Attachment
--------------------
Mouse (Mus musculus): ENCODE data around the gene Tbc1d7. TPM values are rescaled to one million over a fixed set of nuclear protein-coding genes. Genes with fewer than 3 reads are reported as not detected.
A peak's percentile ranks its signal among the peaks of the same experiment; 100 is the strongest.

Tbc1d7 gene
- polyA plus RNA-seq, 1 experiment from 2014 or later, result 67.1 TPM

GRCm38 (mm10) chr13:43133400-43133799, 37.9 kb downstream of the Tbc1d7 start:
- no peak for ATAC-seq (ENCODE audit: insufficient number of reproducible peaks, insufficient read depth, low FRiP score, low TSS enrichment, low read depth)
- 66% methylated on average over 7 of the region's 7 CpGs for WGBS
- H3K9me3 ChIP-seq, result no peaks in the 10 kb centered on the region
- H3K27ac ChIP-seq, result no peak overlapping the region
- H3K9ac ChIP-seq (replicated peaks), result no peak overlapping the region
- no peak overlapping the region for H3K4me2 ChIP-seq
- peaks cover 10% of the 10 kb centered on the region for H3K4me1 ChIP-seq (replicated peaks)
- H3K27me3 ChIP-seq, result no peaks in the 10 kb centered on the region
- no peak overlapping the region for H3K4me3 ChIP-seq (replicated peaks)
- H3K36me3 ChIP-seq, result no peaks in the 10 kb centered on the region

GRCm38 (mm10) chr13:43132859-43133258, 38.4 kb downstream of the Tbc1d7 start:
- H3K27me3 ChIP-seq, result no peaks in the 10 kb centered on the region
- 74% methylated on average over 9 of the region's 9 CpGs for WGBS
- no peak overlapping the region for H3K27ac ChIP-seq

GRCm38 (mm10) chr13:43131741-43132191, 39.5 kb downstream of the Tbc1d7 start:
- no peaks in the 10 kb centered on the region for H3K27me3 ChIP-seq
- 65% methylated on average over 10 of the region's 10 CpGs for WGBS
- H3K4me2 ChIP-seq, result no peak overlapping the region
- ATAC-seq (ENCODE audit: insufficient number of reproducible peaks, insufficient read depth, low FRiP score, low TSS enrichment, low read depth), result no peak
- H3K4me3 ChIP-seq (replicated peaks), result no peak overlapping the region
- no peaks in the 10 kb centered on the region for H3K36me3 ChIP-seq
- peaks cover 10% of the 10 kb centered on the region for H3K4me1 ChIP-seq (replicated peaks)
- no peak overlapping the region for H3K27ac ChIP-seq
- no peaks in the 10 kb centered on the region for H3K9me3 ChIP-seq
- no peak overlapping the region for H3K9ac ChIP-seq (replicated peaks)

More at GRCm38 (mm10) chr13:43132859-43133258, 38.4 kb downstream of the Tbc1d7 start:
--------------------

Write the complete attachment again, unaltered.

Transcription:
Mouse (Mus musculus): ENCODE data around the gene Tbc1d7. TPM values are rescaled to one million over a fixed set of nuclear protein-coding genes. Genes with fewer than 3 reads are reported as not detected.
A peak's percentile ranks its signal among the peaks of the same experiment; 100 is the strongest.

Tbc1d7 gene
- polyA plus RNA-seq, 1 experiment from 2014 or later, result 67.1 TPM

GRCm38 (mm10) chr13:43133400-43133799, 37.9 kb downstream of the Tbc1d7 start:
- no peak for ATAC-seq (ENCODE audit: insufficient number of reproducible peaks, insufficient read depth, low FRiP score, low TSS enrichment, low read depth)
- 66% methylated on average over 7 of the region's 7 CpGs for WGBS
- H3K9me3 ChIP-seq, result no peaks in the 10 kb centered on the region
- H3K27ac ChIP-seq, result no peak overlapping the region
- H3K9ac ChIP-seq (replicated peaks), result no peak overlapping the region
- no peak overlapping the region for H3K4me2 ChIP-seq
- peaks cover 10% of the 10 kb centered on the region for H3K4me1 ChIP-seq (replicated peaks)
- H3K27me3 ChIP-seq, result no peaks in the 10 kb centered on the region
- no peak overlapping the region for H3K4me3 ChIP-seq (replicated peaks)
- H3K36me3 ChIP-seq, result no peaks in the 10 kb centered on the region

GRCm38 (mm10) chr13:43132859-43133258, 38.4 kb downstream of the Tbc1d7 start:
- H3K27me3 ChIP-seq, result no peaks in the 10 kb centered on the region
- 74% methylated on average over 9 of the region's 9 CpGs for WGBS
- no peak overlapping the region for H3K27ac ChIP-seq

GRCm38 (mm10) chr13:43131741-43132191, 39.5 kb downstream of the Tbc1d7 start:
- no peaks in the 10 kb centered on the region for H3K27me3 ChIP-seq
- 65% methylated on average over 10 of the region's 10 CpGs for WGBS
- H3K4me2 ChIP-seq, result no peak overlapping the region
- ATAC-seq (ENCODE audit: insufficient number of reproducible peaks, insufficient read depth, low FRiP score, low TSS enrichment, low read depth), result no peak
- H3K4me3 ChIP-seq (replicated peaks), result no peak overlapping the region
- no peaks in the 10 kb centered on the region for H3K36me3 ChIP-seq
- peaks cover 10% of the 10 kb centered on the region for H3K4me1 ChIP-seq (replicated peaks)
- no peak overlapping the region for H3K27ac ChIP-seq
- no peaks in the 10 kb centered on the region for H3K9me3 ChIP-seq
- no peak overlapping the region for H3K9ac ChIP-seq (replicated peaks)

More at GRCm38 (mm10) chr13:43132859-43133258, 38.4 kb downstream of the Tbc1d7 start: